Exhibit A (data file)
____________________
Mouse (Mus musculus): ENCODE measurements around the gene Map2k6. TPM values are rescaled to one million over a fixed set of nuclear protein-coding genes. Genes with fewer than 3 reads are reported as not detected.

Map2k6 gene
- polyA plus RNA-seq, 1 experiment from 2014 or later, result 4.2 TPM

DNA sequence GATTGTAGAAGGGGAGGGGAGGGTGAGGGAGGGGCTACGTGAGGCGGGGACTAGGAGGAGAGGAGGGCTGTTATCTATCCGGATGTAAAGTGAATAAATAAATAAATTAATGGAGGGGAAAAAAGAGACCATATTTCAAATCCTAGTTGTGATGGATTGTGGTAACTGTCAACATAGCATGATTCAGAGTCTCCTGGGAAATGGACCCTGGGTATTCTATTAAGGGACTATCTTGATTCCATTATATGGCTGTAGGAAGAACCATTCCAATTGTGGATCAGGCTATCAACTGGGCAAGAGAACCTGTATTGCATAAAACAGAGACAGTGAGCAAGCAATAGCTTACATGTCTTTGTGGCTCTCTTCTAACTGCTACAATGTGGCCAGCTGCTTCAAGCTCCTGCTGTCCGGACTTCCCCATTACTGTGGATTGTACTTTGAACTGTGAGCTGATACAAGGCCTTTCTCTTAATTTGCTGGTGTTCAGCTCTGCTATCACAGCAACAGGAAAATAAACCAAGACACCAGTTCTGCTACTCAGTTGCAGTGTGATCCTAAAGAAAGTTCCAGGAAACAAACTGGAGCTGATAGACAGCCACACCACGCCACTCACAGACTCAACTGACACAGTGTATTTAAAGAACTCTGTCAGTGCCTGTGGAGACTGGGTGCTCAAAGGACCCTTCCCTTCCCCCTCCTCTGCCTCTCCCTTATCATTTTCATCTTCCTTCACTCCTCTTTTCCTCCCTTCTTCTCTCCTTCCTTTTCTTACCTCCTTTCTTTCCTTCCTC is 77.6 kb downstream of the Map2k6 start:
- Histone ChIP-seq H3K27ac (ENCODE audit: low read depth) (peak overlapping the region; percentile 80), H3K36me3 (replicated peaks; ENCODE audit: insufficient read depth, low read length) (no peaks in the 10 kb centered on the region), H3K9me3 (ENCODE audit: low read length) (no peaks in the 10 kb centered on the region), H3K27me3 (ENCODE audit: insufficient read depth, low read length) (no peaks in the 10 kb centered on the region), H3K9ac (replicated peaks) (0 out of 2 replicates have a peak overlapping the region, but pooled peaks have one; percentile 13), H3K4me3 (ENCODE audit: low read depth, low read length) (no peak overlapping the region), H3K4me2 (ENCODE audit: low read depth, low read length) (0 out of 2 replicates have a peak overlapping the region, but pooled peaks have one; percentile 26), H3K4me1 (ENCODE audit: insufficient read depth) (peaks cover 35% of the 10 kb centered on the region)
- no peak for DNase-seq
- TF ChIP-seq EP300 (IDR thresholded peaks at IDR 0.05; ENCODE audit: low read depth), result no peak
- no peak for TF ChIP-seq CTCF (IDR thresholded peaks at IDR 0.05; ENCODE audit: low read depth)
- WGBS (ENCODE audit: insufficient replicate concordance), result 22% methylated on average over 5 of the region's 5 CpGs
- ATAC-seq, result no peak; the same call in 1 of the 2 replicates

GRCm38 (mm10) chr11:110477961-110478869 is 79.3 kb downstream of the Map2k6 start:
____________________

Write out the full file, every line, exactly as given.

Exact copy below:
Mouse (Mus musculus): ENCODE measurements around the gene Map2k6. TPM values are rescaled to one million over a fixed set of nuclear protein-coding genes. Genes with fewer than 3 reads are reported as not detected.

Map2k6 gene
- polyA plus RNA-seq, 1 experiment from 2014 or later, result 4.2 TPM

DNA sequence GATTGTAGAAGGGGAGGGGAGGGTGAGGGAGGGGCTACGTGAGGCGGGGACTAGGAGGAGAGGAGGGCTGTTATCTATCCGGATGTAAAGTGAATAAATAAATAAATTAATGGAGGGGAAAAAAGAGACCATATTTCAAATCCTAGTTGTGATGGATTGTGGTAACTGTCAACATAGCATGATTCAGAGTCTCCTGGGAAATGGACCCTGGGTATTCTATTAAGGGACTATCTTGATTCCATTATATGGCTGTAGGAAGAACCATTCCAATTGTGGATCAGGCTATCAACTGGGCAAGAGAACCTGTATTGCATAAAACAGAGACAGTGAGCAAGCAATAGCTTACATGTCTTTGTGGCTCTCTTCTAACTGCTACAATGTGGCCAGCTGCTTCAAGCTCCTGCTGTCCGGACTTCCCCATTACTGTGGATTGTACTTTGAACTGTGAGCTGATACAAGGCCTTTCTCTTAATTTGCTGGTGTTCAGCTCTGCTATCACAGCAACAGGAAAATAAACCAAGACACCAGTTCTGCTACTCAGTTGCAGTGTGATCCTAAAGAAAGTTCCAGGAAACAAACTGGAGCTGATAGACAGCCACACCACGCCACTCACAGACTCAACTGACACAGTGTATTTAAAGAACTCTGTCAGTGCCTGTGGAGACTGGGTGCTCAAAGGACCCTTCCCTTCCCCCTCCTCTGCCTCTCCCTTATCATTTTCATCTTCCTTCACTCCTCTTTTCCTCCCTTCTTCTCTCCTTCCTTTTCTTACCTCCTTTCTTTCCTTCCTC is 77.6 kb downstream of the Map2k6 start:
- Histone ChIP-seq H3K27ac (ENCODE audit: low read depth) (peak overlapping the region; percentile 80), H3K36me3 (replicated peaks; ENCODE audit: insufficient read depth, low read length) (no peaks in the 10 kb centered on the region), H3K9me3 (ENCODE audit: low read length) (no peaks in the 10 kb centered on the region), H3K27me3 (ENCODE audit: insufficient read depth, low read length) (no peaks in the 10 kb centered on the region), H3K9ac (replicated peaks) (0 out of 2 replicates have a peak overlapping the region, but pooled peaks have one; percentile 13), H3K4me3 (ENCODE audit: low read depth, low read length) (no peak overlapping the region), H3K4me2 (ENCODE audit: low read depth, low read length) (0 out of 2 replicates have a peak overlapping the region, but pooled peaks have one; percentile 26), H3K4me1 (ENCODE audit: insufficient read depth) (peaks cover 35% of the 10 kb centered on the region)
- no peak for DNase-seq
- TF ChIP-seq EP300 (IDR thresholded peaks at IDR 0.05; ENCODE audit: low read depth), result no peak
- no peak for TF ChIP-seq CTCF (IDR thresholded peaks at IDR 0.05; ENCODE audit: low read depth)
- WGBS (ENCODE audit: insufficient replicate concordance), result 22% methylated on average over 5 of the region's 5 CpGs
- ATAC-seq, result no peak; the same call in 1 of the 2 replicates

GRCm38 (mm10) chr11:110477961-110478869 is 79.3 kb downstream of the Map2k6 start: